Overall this event was better than I expected, as I said at the beginning, you are best going into this race with no expectations and treating it as a really good testing, training run. The organisation was generally good, a scattering of Marshall's, one water stop (It needed no more) and a great goody bag at the end which included a Brooks tech training T-shirt.

Tuesday, 22 November 2011

The night run

This was one of the best runs I've done in along time for the following reasons:

1) It was on the spur of the moment.
2) The novelty factor and a bit of an adventure.
3) I couldn't see the big hills I had to run up!

Sunday, early evening, I'd spent the afternoon sat freezing watching my son play football desperate to get out for a run to get my legs warm. I text friend and regular running partner Brian to see if he was up for a evening run. He was having the same kind of afternoon and was as keen as me to get going.

The fog had not lifted all day, so we went out on our run at 4 o'clock which gave us about half an hour of remaining daylight. With head torches at the ready we head out across the Ash ranges (a mix of stony and woodland trails plus hills).

It wasn't long before the daylight turned to dusk but the eyes adjusted well to the ever fading light. The fog was quite thick and so the landscape was just silhouettes of trees and distant hills. It was a brilliant sensation to be running in what felt like the middle of nowhere in the dark and fog.

We took the pace fairly steady but was slowed by the gates and cattle grids along the way, which meant we could have a good old chat. 90% of the conversations Brian and me share on runs or at work are about running (much to the disappointment of work colleagues!) It felt like we were running in the middle of the night and we imagined how this run would compare to running in an all night Ultra race. We were soon put off the fact by the thought that it was only 5 o'clock which would mean there would still be probably another 12 hours of running in the dark ahead of us!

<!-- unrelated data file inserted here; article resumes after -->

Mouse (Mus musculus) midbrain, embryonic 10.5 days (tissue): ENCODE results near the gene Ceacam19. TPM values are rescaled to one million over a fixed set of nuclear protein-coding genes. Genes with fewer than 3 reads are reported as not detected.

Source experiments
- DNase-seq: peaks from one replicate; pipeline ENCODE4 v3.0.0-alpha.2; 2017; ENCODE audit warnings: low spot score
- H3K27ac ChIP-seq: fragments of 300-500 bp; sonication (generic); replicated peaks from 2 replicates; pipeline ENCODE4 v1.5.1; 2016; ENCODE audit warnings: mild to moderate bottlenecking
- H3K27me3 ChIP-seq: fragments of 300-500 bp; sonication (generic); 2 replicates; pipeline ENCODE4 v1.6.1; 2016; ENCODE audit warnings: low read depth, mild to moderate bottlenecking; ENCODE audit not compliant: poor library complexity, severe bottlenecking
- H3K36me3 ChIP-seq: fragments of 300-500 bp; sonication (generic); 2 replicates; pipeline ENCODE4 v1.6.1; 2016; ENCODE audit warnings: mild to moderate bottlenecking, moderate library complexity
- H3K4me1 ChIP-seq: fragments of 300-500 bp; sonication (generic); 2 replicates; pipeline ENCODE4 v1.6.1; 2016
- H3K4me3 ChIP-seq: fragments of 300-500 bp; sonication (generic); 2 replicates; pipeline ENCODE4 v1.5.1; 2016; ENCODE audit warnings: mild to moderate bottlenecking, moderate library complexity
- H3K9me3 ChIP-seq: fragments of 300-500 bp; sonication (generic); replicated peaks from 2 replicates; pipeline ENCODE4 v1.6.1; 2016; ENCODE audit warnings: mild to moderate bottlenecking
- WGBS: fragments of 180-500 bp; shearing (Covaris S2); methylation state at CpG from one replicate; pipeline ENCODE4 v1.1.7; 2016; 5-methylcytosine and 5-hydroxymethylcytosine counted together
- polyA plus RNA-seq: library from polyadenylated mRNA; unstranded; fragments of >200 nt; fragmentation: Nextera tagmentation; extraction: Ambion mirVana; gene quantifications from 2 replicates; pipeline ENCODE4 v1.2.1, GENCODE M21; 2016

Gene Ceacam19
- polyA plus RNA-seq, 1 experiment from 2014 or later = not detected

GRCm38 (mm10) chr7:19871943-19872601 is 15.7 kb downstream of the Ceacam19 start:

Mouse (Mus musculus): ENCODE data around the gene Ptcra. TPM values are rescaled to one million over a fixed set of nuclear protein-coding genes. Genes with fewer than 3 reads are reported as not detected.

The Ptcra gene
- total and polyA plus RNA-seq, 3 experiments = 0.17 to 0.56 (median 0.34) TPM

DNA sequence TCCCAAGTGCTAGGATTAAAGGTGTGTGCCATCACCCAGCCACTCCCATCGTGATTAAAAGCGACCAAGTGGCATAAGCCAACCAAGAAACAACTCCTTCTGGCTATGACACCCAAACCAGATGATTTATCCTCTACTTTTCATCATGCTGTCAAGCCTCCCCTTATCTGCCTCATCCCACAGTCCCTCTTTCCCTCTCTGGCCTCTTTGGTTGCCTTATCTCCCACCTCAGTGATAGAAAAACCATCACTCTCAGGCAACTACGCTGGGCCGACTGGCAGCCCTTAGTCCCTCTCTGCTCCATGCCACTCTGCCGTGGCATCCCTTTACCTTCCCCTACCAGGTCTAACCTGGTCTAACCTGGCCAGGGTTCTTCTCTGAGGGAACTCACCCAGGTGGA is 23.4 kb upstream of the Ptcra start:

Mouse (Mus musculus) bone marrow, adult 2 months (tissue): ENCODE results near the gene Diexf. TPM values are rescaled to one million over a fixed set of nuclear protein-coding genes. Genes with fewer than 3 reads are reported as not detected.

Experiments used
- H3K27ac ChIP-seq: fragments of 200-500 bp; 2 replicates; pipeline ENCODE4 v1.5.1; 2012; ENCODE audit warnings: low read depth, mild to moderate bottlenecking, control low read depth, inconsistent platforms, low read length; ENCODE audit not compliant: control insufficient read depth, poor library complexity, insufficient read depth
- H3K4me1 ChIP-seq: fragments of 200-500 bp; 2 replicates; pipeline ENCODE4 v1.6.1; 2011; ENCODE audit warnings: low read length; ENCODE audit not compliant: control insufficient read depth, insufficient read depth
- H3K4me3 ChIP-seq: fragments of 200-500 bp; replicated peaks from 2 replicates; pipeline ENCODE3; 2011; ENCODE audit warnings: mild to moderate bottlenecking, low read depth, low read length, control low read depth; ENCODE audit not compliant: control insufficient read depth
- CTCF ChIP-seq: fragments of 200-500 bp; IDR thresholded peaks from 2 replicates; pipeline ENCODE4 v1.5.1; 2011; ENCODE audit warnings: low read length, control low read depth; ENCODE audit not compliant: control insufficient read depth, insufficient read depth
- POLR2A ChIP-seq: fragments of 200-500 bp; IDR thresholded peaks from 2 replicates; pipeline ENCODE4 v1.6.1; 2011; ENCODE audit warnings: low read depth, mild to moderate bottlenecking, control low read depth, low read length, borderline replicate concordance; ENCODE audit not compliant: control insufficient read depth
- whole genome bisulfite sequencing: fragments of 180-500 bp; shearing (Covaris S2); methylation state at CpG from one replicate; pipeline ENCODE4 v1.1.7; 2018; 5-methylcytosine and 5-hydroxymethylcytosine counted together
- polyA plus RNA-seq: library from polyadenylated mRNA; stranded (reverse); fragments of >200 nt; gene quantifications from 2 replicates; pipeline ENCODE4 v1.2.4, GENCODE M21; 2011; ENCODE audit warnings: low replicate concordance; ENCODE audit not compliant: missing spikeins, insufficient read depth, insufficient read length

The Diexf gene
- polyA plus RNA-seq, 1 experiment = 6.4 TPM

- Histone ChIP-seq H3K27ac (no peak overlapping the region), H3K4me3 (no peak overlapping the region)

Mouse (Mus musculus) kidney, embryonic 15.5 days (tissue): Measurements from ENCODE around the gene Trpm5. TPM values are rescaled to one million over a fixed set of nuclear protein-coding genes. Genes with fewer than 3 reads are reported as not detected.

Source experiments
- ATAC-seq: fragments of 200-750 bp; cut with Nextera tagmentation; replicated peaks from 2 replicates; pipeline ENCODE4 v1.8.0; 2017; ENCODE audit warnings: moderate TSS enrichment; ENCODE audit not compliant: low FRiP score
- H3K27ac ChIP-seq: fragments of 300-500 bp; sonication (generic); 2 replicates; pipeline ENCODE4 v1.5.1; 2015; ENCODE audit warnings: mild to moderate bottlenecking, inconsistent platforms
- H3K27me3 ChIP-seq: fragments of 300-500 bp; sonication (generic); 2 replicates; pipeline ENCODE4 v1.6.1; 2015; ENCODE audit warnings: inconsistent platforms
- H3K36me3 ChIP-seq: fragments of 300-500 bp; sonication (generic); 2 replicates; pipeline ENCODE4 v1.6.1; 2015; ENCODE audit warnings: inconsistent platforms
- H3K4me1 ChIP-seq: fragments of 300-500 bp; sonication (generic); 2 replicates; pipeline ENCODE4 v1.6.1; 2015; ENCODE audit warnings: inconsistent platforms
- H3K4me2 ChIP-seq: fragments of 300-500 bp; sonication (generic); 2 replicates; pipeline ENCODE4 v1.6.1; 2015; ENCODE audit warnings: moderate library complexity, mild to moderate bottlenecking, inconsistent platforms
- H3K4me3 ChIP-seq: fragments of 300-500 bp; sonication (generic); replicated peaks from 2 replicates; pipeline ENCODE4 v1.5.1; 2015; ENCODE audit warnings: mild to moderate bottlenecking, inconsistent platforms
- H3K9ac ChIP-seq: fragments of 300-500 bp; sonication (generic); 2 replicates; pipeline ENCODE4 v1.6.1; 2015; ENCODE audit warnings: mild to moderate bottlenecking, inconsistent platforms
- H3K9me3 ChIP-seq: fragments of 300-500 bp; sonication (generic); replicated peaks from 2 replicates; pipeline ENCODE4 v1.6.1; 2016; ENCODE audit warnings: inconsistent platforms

There is a few challenging hills along the way but because of the dark and fog, you could not see far enough in front to see how far the hills went on, which seemed to make them easier.

The head torches were ineffective against the fog and the light just bounced straight back at you. Most the time we spent with the lights off which gave a bit of adventure to the run and it's amazing how the eyes become acclimatised to the dark. In the final few miles we did work out that putting the head torches on the side of the head gave a dull light in front of us that was easier to run with against the fog.

I'd done this run many times in the day, but it was amazing how different it felt at night. This is something I would recommend if you are tired of the same routes, what feels like two different runs for the price of one.

After spending an hour and a half of running in the still of night across the trails it was actually frustrating to come back to civilisation, street lights and waiting at the road for cars to pass!

No Google Images, I typed in Night running not Knight....doh!

Friday, 11 November 2011

Winter Training Looms!

It's been 6 weeks since my Marathon triumph, I use the word 'triumph' in the sense that somehow I managed to complete the hilly 26.2 miles albeit a mixture of walk/running in the final 5 miles.

Thoughts now turn to Winter training and ultimately destination London, and the Marathon in April. In between then, two races that I have booked in are The Hellrunner and The Grim. The races are within a week of each other, 12 miles and 8 miles respectively. The first of which is 2 weeks away. For those who have not heard of these races, they consist of a lot of water! The bog of doom is the name of one such obstacle, so you get the idea. When booked up on a hot summers day, these races sounded quite appealing, now it's November...not so!

Since the Marathon it was always my intention to have some down time but at the same time not losing what I had built up to through training for my last Marathon. I've been running a lot less recently but hopefully the base fitness remains.

Today it felt like Winter training had finally begun, a 9.7 mile run to work with colleague Brian, equipped with head torch, gloves and a long sleeve top but I have not resorted to the running leggings yet, I'll save them till the real cold weather takes bite.

Winter Training
The plan now is to slowly build back up the mileage and get to somewhere between 30 - 40 mile weeks come the new year. I reckon on that being just about right for me and get me to my goal of a sub 4 hour Marathon.